“the curse of (our) children’s blood be on you” Jason to Medea (Philip Vellacott translation)
I had heard of live British theatre being filmed for audiences worldwide to enjoy but hadn’t given it much thought until an English friend said this production of Medea was not to be missed. When it turned up in Cinema Nova in Carlton, around the corner, it seemed to be a message; I had just received the cover of my psychological thriller, Medea’s Curse, due out January 28th, and though familiar with the story, had never seen a production.
The British reviews declared it a “tragic force” (Michael Billington, The Guardian), and “thrilling and merciless…appalled and strangely elated…” (Charles Spence, The Telegraph). I expected it to lose a little, with neither the rawness of the characters there in front of you (for surely had they stumbled over the words the film crew would have returned the next night) nor the advantage of locations that a film provides. But I was wrong. Indeed, so powerful is this performance it transcends either form. In a small theatre in Melbourne, Australia, you are not just taken into the National Theatre in London, but also to the heart of ancient Greece two and a half thousand years ago. The language was modern rather than that which Euripides penned. But so are the emotions: of the characters and those evoked in us. It is a performance not to be missed.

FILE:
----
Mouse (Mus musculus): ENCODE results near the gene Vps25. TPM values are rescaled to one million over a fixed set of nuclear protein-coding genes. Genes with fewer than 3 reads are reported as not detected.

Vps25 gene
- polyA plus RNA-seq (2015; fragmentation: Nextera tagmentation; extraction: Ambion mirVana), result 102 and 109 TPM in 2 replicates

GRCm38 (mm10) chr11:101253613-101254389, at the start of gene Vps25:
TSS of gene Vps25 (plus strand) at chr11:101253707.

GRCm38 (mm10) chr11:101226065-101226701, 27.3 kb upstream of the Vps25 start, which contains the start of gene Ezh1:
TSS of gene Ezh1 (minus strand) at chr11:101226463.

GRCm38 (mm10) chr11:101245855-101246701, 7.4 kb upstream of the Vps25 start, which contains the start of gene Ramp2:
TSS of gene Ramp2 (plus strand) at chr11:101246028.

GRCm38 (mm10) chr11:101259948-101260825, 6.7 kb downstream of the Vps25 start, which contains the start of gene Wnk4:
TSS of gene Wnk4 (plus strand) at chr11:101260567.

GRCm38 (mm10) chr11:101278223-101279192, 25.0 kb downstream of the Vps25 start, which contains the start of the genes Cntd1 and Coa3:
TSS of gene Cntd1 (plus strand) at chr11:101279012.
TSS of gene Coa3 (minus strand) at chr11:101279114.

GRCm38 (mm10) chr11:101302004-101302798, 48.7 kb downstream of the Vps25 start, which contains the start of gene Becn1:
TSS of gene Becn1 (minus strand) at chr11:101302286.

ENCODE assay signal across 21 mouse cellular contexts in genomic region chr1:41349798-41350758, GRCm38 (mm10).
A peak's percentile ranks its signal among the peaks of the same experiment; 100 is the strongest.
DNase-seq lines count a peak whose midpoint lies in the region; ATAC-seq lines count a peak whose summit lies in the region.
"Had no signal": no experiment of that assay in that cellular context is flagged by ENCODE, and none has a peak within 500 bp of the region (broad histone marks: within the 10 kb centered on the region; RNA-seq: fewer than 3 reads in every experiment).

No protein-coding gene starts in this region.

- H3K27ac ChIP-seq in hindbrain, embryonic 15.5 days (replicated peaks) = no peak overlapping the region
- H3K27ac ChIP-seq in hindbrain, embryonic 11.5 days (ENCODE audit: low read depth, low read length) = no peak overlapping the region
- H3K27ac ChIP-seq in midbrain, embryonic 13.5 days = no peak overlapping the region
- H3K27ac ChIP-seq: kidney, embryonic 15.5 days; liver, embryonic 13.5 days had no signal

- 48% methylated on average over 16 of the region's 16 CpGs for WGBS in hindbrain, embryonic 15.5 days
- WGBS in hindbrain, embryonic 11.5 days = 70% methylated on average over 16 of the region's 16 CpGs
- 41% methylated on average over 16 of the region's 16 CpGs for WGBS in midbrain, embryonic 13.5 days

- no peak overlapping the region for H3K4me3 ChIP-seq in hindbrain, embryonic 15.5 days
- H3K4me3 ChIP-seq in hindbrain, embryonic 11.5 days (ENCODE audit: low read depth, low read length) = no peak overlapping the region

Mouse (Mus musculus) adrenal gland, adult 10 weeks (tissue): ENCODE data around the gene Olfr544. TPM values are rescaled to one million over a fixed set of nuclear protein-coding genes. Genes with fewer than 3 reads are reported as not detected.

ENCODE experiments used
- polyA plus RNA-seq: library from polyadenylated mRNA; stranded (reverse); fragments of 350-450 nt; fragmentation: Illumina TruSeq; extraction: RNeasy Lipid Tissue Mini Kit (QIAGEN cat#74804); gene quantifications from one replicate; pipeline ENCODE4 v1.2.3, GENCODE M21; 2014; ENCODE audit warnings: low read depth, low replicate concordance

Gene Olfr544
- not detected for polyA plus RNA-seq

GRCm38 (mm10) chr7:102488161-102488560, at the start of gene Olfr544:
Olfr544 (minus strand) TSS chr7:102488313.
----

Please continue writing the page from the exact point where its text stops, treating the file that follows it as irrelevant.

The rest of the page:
Helen Garner in The House of Grief writes about how difficult, if not impossible, it is to believe that a parent could kill their children in cold blood, vicious and intent on revenge, rational and without the pretence of insanity. Robert Farquharson was found guilty (twice) of doing this to his three sons and then rushing to his wife so he could watch her face when he told her. Arthur Freeman threw his daughter over the Westgate Bridge in Melbourne, acting out the rage he felt to the wife who had spurned him. Whether we can imagine them or not, these acts happen.
Prior to the movie interviews with Cracknell and the lead actress Helen McCrory suggested there was some debate about Medea’s state of mind when she kills her sons. That if not mad, then at the least it is an understandable act in the setting of severe loss—not just of Jason who has deserted her for another woman, but of her own family, and country, which she had sacrificed for him. McCrory in her interview clearly had managed to find a deep connection: even off set she exuded a deep power and intensity that bordered on scary. As Medea, she is truly magnificent: a woman stripped bare and who from the ashes cannot build herself into any form that puts anything other than her own pain—and the need to ensure her ex-husband shares it—at the forefront. She and the African-English nurse who bookends the performance wear “wife-beater” style t-shirts that accentuate their arms, managing to make then fierce and forces to be reckoned with despite physically being dwarfed by the portly and imposing Jason.
Euripides played this with an all-male cast to an all-male audience: a cautionary tale one would have to imagine. One that one wonders might be at the heart of cultures and organisations that today seek to hide women away, prevent their education. But as Freeman and Farquharson show, this rage projected and acted out onto children is not confined to women. This is about failing to honour the right of the child, as their own entity, and not as someone that belongs to the parents.